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Early Literacy Skills: Teaching about Characters

To develop literacy comprehension skills, teachers focus on different story elements such as setting, character, sequence, conflict, climax, and resolution. In learning about characters and character development, students can gain a deeper understanding with these few lesson ideas. 

  • What is a character? Ask the students what makes a good story? Discuss favorite characters from books and movies and talk about why these characters are interesting and liked.
  • Attributes: Consider a character from a story read in class. Ask the students to name attributes about the character and write these on chart paper or a whiteboard. Look at the list of attributes. Are they stated in the book directly or inferred? (factual traits vs. inferred traits). If the trait is inferred, what in the story makes us describe them with that trait? 

  • Compare: Consider a different character in the story and list attributes. How is this character similar to the first? How is the character different? Compare Villain vs. Hero of a story. (ie Peter Pan vs. Captain Hook or Snow White vs. the Snow Queen). How do Villians make a story interesting? Does a villain encourage the hero to change?

  • Sort Characters: Sort characters by attributes: heros and villains, animals and people, old and young, quiet and loud, big and little. Use LessonPix picture cards of the characters for sorting the characters.
  • Character Map: Create a character map using a graphic organizer. Have students list attributes about a character they have read about. They may look for pictures in magazines or draw pictures that represent what their character is like.  

  • Character Class Books: Use LessonPix coloring pages to have a group of children color the main characters from a story. Have the students sequence the coloring pages into a book in the order that the characters appear in the the story. For example, in the story, The Mitten, the animals enter a mitten to stay warm. Have students color these animals and sequence the color pages in order the animals appear in the story. Staple the pages and make a cover for a class book. Have the students retell the story as they use the coloring pages class book.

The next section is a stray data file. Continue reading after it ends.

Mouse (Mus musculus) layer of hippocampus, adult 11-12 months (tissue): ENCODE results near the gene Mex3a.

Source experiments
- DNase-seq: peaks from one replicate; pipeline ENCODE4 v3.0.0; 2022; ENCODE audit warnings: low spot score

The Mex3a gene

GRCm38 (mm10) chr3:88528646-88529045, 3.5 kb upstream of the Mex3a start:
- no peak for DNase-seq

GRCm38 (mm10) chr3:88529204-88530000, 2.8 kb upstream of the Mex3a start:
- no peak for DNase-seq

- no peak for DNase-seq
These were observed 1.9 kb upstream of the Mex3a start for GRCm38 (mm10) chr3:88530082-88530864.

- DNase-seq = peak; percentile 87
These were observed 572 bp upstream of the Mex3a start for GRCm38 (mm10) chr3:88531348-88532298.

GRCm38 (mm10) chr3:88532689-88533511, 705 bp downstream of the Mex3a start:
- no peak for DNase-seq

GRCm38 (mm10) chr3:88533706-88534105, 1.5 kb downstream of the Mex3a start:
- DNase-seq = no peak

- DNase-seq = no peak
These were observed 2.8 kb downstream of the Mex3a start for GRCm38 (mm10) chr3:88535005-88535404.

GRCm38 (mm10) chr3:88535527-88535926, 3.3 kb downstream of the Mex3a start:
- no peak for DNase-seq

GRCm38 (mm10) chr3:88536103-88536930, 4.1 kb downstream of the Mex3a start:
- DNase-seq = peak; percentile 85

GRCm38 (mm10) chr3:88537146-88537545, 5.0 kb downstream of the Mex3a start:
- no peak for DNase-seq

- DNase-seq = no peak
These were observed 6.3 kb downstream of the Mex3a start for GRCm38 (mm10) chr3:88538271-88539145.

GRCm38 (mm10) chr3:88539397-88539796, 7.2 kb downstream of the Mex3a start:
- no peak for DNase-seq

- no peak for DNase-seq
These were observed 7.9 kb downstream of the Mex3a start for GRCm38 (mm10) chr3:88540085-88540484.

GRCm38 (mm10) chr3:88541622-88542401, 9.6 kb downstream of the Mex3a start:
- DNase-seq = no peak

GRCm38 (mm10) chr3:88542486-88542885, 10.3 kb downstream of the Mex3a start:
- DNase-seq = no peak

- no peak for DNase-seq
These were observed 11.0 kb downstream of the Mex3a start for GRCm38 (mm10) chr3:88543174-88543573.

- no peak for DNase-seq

• Flannel Board: Print character pictures or have students draw pictures of the main characters. Laminate the pictures. Glue sandpaper or felt on the back of the picture. Use these pictures on a flannel board to retell the story.
  • Alternate Endings: Print character pictures, laminate, and glue on to a popsicle stick. Discuss the characters prior to reading the story. Begin reading the story aloud, but stop at the middle (or the conflict) of the story. Have the students use the character props to act out how they think the story might end. 
  • Act out the Story: Act out the story using story props. Students may dress as the characters to retell the story.

  • Bingo: Create Bingo game in LessonPix based on characters and items from a story.

  • Across the Curriculum: Incorporate characters in all content areas in art, math lessons, music, science, and social studies. LessonPix materials such as number cards, lacing cards, and pattern cards allow for characters to cross the curriculum and make learning fun.


Most of all - Play with stories; make it fun. Playful literacy takes us to new depths of imagination while promoting stronger language and cognitive skills.